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Pedro Still Perfect vs. Tribe

Red Sox pitcher Pedro Martinez pitches to Indians batter Kenny Lofton.
AP
Pedro Martinez can't be intimidated by taunts, boos or death threats. And as far as the Cleveland Indians are concerned, Martinez can't be beaten.

Martinez did it to Cleveland once again Thursday night, allowing four hits in seven innings to remain undefeated in his career against the Indians in leading the Boston Red Sox to a 7-4 win.

"He's the MVP of this team," Dante Bichette said. "He's so valuable I don't think it can even be measured. He's the most dominating pitcher that I've ever seen."

Martinez (17-5) improved to 7-0 in seven regular-season starts against the Indians. He's also 2-0 against Cleveland in the postseason, and has been branded Public Enemy No. 1 around Jacobs Field.

There was beefed up security for the series finale after Martinez revealed on Wednesday that his life had been threatened while warming up for Game 5 of the playoffs last season.

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  • Martinez said he got the same treatment as he got ready for this start.

    "They called me trash," he said. "They said I stunk. So I guess it was just another day at the office."

    That it was.

    Martinez was making his first appearance at Jacobs Field since April 30, when he hit Roberto Alomar with a pitch, earning a five-game suspension. He buzzed a couple of hitters, but baseball's best pitcher zeroed in on the strike zone when he needed to.

    Martinez struck out 10, including the side in the third and seventh, when the Indians put two on with none out.

    "A guy like Pedro doesn't bend under the pressure," Bichette said. "He just puts a 97 mph fastball on the outside corner. That's why he's Pedro."

    Even the Indians were in awe.
    "That was the same Pedro, hitting spots, beautiful," shortstop Omar Vizquel said. "Seeing that guy on the mound is like watching Manny (Ramirez) hitting. Unbelievable."

    Carl Everett went 4-for-5 with a two-run homer and Bichette homered off Charles Nagy (2-5) as the Red Sox moved within two games of the Indians, who lead the AL wild card race.

    Before coming to Cleveland, Boston lost three of four games to the New York Yankees, putting its season on the brink. But just like last year's Red Sox, this group is showing it can come back, too.

    "It says that we are warriors and we don't give up," Martinez said. "We've battled back the whole season. We're known to do that."

    David Segui hit a two-run homer and an RBI single for the Indians, who play five games at Fenway Park next week, including back-to-back doubleheaders.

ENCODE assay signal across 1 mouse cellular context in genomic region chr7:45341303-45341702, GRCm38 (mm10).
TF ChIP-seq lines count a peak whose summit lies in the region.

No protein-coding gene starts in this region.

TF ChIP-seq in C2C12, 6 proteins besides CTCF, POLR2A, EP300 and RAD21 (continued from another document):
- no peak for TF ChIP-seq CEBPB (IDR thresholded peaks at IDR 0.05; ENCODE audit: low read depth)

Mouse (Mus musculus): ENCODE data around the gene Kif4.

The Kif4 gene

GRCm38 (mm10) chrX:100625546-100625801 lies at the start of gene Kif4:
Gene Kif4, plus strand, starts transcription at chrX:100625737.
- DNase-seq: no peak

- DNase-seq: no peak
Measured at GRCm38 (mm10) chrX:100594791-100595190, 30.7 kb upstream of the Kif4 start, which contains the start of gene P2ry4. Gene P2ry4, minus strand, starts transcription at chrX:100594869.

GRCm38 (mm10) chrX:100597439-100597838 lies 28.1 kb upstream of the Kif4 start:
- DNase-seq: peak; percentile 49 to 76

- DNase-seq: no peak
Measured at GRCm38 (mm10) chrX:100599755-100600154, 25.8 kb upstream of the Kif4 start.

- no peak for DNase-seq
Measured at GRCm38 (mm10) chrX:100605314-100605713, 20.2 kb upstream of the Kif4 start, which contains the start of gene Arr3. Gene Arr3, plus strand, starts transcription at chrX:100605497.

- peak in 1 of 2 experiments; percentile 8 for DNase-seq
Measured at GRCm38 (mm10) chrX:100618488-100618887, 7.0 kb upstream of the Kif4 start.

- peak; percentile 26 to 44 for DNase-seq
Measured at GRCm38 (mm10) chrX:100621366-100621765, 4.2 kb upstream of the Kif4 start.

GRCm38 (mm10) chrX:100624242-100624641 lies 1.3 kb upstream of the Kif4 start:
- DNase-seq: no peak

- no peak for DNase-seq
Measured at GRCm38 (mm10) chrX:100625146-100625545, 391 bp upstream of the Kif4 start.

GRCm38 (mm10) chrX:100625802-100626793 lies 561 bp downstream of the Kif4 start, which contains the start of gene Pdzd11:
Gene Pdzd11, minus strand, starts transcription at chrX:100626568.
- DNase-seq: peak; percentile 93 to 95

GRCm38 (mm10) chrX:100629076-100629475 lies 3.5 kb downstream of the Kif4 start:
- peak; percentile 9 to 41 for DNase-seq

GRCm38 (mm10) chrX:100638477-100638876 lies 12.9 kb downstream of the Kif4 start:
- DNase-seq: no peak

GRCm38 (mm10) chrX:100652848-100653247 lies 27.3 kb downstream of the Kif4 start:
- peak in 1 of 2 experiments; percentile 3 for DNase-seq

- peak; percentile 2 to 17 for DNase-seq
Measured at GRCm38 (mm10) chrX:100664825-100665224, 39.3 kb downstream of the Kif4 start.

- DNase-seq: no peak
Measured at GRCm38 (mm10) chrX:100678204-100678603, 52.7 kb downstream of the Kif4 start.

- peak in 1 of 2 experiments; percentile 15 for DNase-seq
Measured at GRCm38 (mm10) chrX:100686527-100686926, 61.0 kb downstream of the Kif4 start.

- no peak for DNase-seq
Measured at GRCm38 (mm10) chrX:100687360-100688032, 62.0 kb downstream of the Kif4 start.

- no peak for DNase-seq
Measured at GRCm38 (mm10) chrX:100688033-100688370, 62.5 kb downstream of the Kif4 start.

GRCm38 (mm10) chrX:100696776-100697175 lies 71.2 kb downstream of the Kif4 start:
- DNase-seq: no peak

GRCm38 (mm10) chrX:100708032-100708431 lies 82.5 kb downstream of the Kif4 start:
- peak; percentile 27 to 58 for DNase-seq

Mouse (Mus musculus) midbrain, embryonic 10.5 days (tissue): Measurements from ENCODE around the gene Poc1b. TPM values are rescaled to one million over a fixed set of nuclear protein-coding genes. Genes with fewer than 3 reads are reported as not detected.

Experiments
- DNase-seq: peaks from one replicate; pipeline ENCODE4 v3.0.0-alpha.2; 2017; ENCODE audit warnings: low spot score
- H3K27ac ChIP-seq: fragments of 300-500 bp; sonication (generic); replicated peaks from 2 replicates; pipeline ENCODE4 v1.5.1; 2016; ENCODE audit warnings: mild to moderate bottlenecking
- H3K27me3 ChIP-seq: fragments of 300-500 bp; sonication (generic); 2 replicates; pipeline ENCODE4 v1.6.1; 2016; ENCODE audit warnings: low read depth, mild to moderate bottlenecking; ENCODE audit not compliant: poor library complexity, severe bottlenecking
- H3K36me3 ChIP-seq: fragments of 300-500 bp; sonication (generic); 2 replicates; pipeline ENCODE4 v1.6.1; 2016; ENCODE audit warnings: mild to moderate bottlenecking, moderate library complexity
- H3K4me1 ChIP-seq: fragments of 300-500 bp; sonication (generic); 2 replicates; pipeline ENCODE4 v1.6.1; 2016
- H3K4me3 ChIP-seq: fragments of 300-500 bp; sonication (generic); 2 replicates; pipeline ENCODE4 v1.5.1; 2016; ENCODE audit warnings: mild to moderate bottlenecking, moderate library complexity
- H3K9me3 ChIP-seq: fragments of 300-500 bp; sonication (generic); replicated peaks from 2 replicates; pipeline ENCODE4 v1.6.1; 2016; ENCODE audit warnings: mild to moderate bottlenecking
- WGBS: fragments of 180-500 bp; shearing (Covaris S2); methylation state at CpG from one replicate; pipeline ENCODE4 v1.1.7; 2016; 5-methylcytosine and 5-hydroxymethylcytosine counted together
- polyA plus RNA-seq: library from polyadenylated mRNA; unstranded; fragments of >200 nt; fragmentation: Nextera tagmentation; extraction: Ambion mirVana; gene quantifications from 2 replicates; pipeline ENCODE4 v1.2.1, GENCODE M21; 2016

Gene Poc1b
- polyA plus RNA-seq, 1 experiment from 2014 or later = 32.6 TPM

Derek Lowe got four outs for his 34th save, his second of the series.

    Everett's two-run homer capped Boston's four-run sixth, with the Red Sox scoring all their runs with two outs. The Indians had a chance to get out of the inning, but first baseman Jim Thome couldn't come up with Trot Nixon's hard smash.

    The Red Sox scored their other runs in the inning on a wild pitch by reliever Justin Speier and Nomar Garciaparra's RBI double.

    Segui's homer in the fifth gave the Indians their first earned runs in 32 1-3 innings against Martinez, who had not allowed Cleveland to score since Sept. 15 last season, a span that includes the playoffs.

    "He's just so tough. I've never had an easy at-bat against him," Segui said. "You go up there thinking to just make contact, but he throws so hard. It's easy to say what to do and real hard to do it."

    Martinez retired the first 13 hitters so easily, it looked like he might be on his way to finally pitching the no-hitter that has somehow eluded him.

    Thome became Cleveland's first runner, drawing Martinez's lone walk before Segui hit his sixth homer since coming to the Indians in a July trade.

    Segui had been 3-for-24 with 11 strikeouts against Martinez before connecting.

    Before the game, Indians manager Charli Manuel said his scouting reports showed that Martinez hadn't been topping 92 mph on the radar gun recently.

    "He may not be able to blow the ball by us like he used to," Manuel said.

    But Martinez's fastball hit 98 mph several times in the third, when he needed 16 pitches to fan Travis Fryman, Russell Branyan and Sandy Alomar.

    Bichette put the Red Sox ahead 3-0 in the fourth with his fourth homer since coming to Boston in an Aug. 31 trade from Cincinnati.

    Nagy, making his first start since undergoing elbow surgery in May, fell behind 1-0 in the first when Everett reached on an infield single and Garciaparra followed with a double.

    Everett's wind-blown RBI double made it 2-0 in the third.

    Notes

  • Everett's steal of second in the fifth was just Boston's 39th steal this season. Only Oakland, which has 35, has fewer in the majors.
  • Indians manager Charlie Manuel was ejected in the seventh inning by third-base umpire Eric Cooper, who called Jim Thome out on a checked-swing.
  • The Indians added security personnel around the Boston dugout and bullpen in response to Martinez saying he received a death threat while warming up in last year's playoffs.
  • Martinez has 15 double-digit strikeout games this season. He had 19 last year.

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